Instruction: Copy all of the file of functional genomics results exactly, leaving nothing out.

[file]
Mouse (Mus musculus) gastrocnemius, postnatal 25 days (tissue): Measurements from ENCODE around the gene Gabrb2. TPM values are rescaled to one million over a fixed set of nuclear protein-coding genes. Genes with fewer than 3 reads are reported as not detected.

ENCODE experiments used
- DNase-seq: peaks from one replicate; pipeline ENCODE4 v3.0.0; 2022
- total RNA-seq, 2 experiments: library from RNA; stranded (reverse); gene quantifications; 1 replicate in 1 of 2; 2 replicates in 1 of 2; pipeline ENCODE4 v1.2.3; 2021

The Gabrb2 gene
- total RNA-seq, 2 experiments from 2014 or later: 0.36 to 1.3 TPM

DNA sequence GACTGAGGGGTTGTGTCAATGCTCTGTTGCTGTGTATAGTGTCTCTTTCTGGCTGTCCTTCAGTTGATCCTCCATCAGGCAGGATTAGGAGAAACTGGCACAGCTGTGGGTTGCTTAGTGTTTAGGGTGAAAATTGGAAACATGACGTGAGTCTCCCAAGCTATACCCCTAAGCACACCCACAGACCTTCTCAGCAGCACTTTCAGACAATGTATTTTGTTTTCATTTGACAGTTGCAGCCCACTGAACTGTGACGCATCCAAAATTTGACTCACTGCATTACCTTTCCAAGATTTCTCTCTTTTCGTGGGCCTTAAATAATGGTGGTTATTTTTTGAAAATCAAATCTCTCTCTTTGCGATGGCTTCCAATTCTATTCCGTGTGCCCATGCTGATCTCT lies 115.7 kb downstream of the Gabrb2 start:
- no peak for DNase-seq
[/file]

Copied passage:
Mouse (Mus musculus) gastrocnemius, postnatal 25 days (tissue): Measurements from ENCODE around the gene Gabrb2. TPM values are rescaled to one million over a fixed set of nuclear protein-coding genes. Genes with fewer than 3 reads are reported as not detected.

ENCODE experiments used
- DNase-seq: peaks from one replicate; pipeline ENCODE4 v3.0.0; 2022
- total RNA-seq, 2 experiments: library from RNA; stranded (reverse); gene quantifications; 1 replicate in 1 of 2; 2 replicates in 1 of 2; pipeline ENCODE4 v1.2.3; 2021

The Gabrb2 gene
- total RNA-seq, 2 experiments from 2014 or later: 0.36 to 1.3 TPM

DNA sequence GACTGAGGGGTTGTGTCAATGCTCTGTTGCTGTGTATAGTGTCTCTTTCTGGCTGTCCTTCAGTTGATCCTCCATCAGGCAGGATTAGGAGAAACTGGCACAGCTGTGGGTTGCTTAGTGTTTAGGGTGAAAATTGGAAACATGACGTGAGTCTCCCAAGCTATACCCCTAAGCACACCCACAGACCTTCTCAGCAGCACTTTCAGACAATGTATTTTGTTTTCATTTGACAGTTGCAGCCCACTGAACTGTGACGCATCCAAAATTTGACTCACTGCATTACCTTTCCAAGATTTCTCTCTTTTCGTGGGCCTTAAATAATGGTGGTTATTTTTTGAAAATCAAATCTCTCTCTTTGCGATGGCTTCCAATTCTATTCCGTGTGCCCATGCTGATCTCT lies 115.7 kb downstream of the Gabrb2 start:
- no peak for DNase-seq